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Diseases

Genetic and Rare Diseases Information Center (GARD)

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Devic disease


Other Names for this Disease

  • Devic syndrome
  • Devic's neuromyelitis optica
  • Neuromyelitis optica
  • NMO
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Prognosis

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What is the long-term outlook for people with Devic disease?

The onset of Devic disease varies from childhood to adulthood, with two peaks: one in childhood and the other in adults in their 40s. Most people with Devic disease have a relapsing form of the disease and experience clusters of attacks months or years apart, followed by partial recovery during periods of remission (a decrease or disappearance of symptoms). Disability is cumulative, the result of each attack damaging new areas of myelin. In rare cases, Devic disease is characterized by a single, severe attack extending over a month or two, with little recurrence after the initial onset of symptoms. Some people are severely affected by Devic disease and can lose vision in both eyes and the use of their arms and legs. Most people experience a moderate degree of permanent limb weakness from myelitis. Muscle weakness can cause breathing difficulties and may require the use of artificial ventilation. The death of an individual with Devic disease is most often caused by respiratory (breathing) complications from myelitis attacks.[1]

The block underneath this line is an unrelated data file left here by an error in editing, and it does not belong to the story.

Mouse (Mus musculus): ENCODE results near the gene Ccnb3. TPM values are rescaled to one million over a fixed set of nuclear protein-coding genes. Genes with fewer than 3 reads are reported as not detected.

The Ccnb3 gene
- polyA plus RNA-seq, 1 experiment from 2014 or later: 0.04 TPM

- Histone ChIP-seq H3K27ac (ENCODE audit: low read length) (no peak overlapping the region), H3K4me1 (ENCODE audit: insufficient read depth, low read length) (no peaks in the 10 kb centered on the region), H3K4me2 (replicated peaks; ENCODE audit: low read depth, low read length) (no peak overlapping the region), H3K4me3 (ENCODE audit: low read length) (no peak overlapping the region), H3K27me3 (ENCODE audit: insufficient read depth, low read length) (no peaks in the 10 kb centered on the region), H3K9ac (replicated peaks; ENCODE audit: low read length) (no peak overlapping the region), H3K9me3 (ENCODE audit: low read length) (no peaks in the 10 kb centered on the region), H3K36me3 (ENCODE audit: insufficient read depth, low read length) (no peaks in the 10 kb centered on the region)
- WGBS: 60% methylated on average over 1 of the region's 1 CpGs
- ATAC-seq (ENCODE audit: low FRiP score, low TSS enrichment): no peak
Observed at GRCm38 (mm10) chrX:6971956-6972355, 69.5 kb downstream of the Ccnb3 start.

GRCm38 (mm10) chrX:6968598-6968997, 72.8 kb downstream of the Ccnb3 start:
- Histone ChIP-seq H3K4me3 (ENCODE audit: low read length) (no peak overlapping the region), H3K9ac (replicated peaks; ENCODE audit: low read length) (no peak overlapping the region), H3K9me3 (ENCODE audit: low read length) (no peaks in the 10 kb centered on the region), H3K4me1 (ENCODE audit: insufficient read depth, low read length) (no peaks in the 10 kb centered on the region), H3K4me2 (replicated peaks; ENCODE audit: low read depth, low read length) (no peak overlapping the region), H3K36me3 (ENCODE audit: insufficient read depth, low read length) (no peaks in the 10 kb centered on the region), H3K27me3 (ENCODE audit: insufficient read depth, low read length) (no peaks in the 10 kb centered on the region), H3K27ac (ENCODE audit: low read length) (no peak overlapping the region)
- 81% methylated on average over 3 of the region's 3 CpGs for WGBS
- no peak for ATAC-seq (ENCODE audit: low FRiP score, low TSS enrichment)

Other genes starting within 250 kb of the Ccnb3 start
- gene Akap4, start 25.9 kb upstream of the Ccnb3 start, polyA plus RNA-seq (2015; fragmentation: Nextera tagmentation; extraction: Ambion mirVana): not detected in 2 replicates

Last updated: 12/5/2014

References
  1. NINDS Neuromyelitis Optica Information Page. National Institute of Neurological Disorders and Stroke. June 2014; http://www.ninds.nih.gov/disorders/neuromyelitis_optica/neuromyelitis_optica.htm.


Other Names for this Disease
  • Devic syndrome
  • Devic's neuromyelitis optica
  • Neuromyelitis optica
  • NMO
See Disclaimer regarding information on this site. Some links on this page may take you to organizations outside of the National Institutes of Health.